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Amy Condie Jen Gehrin. Louisa May Alcott. Louisa May Alcott. Born in Germantown, Pennsylvania on November 29, 1832 Louisa and her three sisters, Anna, Elizabeth, and May were taught by their father, Bronson Alcott, who was a philosopher and a transcendentalist.

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Louisa May Alcott

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Amy condie jen gehrin

Amy Condie

Jen Gehrin

Louisa May Alcott


Louisa may alcott

Louisa May Alcott

  • Born in Germantown, Pennsylvania on November 29, 1832

  • Louisa and her three sisters, Anna, Elizabeth, and May were taught by their father, Bronson Alcott, who was a philosopher and a transcendentalist.

  • Their mother, Abigail May, raised them with practical Christianity

  • Enjoyed writing since her childhood


Louisa may alcott1

Louisa May Alcott

  • Her family was struck with poverty when Louisa was 15 years old and she was determined to help out her family although during this time, women had difficulty getting employed

  • She began writing poems and short stories which were published in magazines

  • She went to Washington DC to work as a Civil War nurse where she wrote various journals, and novels about her experiences

  • She published over 30 books during her life


Reform movement

Reform Movement

  • Louisa May Alcott primarily focused on women’s rights as well as the elimination of slavery in America, which were two areas of conflict in the mid 1800s.

  • In history, women were viewed as inferior to men, and were not able to develop intellectually. Cooking, cleaning, and taking care of the children was a woman’s primary job.

  • Louisa May Alcott frowned upon this belief and therefore creates the characters in her novels, specifically Josephine March in Little Women who was a quick tempered tomboy.

  • Another movement Alcott was involved in was the abolitionist movement. These people were focused on abolishing slavery in the 1800s. Similar to her views of women’s rights, Alcott disapproved of the idea of slavery, and tends to comment boldly on these topics.


Women s rights movement

Women’s Rights Movement

  • Louisa’s family became troubled by poverty and Louisa was determined to help out her family although it was rare for women to get jobs or become successful

  • “I will do something by and by. Don’t care what, teach, sew, act, write, anything to help the family ; and I will be rich and famous and happy before I die, see if I won’t!”


Women s rights movement1

Women’s Rights Movement

  • She began writing and she worked as a Civil War nurse

  • Her publisher asked Louisa to write “a girls story” and she spent two and a half months working on it

  • She titled this book Little Women and it was based on her experiences of growing up with three sisters during a time where women had few rights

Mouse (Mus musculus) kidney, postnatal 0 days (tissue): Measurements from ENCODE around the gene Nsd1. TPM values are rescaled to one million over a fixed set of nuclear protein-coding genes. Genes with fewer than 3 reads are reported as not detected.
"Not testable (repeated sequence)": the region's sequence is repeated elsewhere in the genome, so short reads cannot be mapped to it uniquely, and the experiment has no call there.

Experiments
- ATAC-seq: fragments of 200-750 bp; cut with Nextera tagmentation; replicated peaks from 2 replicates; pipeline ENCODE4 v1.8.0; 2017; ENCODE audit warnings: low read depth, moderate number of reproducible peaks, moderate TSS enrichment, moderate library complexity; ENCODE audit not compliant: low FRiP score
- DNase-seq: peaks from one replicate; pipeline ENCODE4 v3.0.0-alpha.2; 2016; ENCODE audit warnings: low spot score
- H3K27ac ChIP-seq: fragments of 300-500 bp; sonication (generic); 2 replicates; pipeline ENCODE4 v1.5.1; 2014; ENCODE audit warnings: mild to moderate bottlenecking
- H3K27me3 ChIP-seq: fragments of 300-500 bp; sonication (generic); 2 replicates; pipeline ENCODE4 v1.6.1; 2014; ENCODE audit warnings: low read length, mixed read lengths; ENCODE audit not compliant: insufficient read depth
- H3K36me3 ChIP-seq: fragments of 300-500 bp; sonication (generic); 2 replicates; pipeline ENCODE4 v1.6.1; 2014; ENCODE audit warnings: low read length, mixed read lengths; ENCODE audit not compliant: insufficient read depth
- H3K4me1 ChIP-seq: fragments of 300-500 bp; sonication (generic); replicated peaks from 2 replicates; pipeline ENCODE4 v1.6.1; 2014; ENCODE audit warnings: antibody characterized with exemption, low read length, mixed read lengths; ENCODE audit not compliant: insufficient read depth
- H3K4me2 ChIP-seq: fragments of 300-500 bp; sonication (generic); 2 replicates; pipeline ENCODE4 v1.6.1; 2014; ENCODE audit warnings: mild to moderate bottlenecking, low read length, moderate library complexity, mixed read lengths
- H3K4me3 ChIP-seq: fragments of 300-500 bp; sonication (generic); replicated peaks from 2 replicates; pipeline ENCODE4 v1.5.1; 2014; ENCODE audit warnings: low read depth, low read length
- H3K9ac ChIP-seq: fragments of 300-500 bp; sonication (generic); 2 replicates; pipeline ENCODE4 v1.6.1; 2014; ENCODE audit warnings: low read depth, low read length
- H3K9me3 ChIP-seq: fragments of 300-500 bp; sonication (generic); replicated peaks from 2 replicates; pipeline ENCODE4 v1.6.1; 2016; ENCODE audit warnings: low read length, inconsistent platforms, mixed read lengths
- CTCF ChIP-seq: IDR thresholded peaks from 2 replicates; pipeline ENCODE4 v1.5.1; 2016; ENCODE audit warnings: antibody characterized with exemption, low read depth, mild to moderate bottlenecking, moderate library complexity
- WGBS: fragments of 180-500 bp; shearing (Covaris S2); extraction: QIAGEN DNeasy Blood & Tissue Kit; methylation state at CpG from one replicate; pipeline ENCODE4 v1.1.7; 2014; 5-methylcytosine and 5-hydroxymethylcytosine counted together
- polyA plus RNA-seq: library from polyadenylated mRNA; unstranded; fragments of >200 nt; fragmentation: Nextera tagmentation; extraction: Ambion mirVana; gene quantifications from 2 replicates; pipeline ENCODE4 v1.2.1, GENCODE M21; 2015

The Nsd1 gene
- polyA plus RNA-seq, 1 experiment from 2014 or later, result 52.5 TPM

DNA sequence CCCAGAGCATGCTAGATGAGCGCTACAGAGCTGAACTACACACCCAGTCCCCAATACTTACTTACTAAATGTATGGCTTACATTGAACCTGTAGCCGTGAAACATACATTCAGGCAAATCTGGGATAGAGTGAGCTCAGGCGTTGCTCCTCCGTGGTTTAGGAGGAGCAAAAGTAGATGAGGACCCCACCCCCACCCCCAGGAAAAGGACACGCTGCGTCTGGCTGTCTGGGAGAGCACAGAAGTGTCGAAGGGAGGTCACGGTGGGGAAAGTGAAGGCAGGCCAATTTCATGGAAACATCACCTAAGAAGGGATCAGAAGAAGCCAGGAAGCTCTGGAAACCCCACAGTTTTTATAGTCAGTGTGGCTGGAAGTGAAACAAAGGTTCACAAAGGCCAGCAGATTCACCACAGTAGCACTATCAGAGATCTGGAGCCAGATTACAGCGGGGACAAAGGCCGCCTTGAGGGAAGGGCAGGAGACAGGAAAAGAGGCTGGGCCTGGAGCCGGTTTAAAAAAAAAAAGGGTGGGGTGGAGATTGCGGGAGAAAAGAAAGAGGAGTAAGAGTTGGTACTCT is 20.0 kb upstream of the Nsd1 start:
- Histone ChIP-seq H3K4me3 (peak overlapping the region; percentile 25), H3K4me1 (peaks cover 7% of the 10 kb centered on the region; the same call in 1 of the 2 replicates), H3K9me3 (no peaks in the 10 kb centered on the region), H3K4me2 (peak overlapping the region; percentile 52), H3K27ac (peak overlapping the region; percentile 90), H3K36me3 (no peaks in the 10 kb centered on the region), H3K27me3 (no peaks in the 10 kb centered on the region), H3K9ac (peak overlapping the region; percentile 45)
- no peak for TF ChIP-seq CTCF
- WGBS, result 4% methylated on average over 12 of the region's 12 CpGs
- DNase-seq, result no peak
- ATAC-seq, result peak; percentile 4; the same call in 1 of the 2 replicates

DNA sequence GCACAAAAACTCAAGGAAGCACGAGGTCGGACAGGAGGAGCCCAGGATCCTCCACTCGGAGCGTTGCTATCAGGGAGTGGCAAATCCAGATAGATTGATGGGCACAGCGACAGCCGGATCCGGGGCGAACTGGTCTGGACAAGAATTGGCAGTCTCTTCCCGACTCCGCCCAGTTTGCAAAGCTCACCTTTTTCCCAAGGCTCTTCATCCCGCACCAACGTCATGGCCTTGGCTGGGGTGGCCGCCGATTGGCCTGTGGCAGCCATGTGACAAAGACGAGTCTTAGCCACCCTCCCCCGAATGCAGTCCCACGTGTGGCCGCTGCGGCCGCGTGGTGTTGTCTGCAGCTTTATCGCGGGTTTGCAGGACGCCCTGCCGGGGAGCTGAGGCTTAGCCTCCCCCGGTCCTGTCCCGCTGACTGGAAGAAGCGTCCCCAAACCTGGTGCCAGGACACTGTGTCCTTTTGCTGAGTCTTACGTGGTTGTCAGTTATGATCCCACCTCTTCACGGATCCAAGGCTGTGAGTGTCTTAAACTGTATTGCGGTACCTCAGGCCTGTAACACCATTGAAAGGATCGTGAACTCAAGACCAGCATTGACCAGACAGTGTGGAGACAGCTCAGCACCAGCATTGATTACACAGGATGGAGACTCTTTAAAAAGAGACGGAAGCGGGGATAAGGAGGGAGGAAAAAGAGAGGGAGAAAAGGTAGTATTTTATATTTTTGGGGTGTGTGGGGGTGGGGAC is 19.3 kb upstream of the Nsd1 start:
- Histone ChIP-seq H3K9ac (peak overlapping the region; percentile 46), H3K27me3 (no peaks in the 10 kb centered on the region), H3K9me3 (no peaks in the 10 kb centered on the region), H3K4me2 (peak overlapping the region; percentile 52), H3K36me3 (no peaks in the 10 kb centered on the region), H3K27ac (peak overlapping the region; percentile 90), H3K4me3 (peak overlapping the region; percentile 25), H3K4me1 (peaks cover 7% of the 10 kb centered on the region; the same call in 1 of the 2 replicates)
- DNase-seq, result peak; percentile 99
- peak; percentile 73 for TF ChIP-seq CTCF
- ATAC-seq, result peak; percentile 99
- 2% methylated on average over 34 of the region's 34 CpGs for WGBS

• Louisa became very successful after her book was published and helped her family out of poverty


Abolitionist movement

Abolitionist Movement

  • Louisa May Alcott disliked slavery since she was a child

  • She became a nurse for the Civil War at the Union Hotel Hospital in Georgetown, VA

  • She only there for a month because she was diagnosed with typhoid pneumonia

  • After she left, she wrote “Hospital Sketches” which was based on her experiences during the war and her antislavery views


Effects of louisa may alcott

Effects of Louisa May Alcott

  • Alcott’s stories had a profound effect on American history. She spoke out for masses of women, explaining what most women could not in her stories, and displayed different kinds of women in her stories, such as tomboys, and girls with quick tempers, a concept that society had not yet been introduced to.

  • She had also attended the Women’s Congress of 1875 where she met Mary Livermore and contributed to Lucy Stone’s Woman’s Journal.

  • Alcott led the way for women’s voting rights, and registered a multitude of women, including herself, to be amongst the first to vote. She also had an effect with slavery.

  • Unlike many, Alcott spoke out against slavery, fighting for interracial marriages, a large step in society at this time.

  • Finally, she was able to provide her family with the financial security she gained from her stories.


Bibliography

Bibliography

  • "Louisa May Alcott." Louisa May Alcott. Louisa May Alcott Memorial Association, 2004. Web. 10 Apr. 2011. <http://www.louisamayalcott.org/louisamaytext.html>.

  • "Louisa May Alcott." Women in History. Lakewood Public Library, 2011. Web. 10 Apr. 2011. <http://www.lkwdpl.org/wihohio/alco-lou.htm>.

  • "Excerpts from Louisa May Alcott's Civil War Journal—Journal." Primary Sources. Houghton Mifflin Company, n.d. Web. 10 Apr. 2011. <http://www.eduplace.com/kids/socsci/ca/books/bke1/sources/ bke1_template.jsp?name=alcottlm&bk=bke1&choice=2&choice=4&x=53&y=12>.

  • Goodwin, Joan. "Louisa May Alcott." uua.org. Unitarian Universalist Historical      Society, n.d. Web. 21 Mar. 2011. <http://www25.uua.org/uuhs/duub/      articles/louisamayalcott.html>.

  • Wells, Kim. "Louisa May Alcott." womenwriters.net. N.p., Nov. 2003. Web. 11 Apr. 2011. <http://www.womenwriters.net/domesticgoddess/lma.htm>.

  • "Louisa May Alcott." lkwdpl.org. Women in History, 11 Apr. 2011. Web. 30 Mar.

  • 2011. <http://www.lkwdpl.org/wihohio/alco-lou.htm>.


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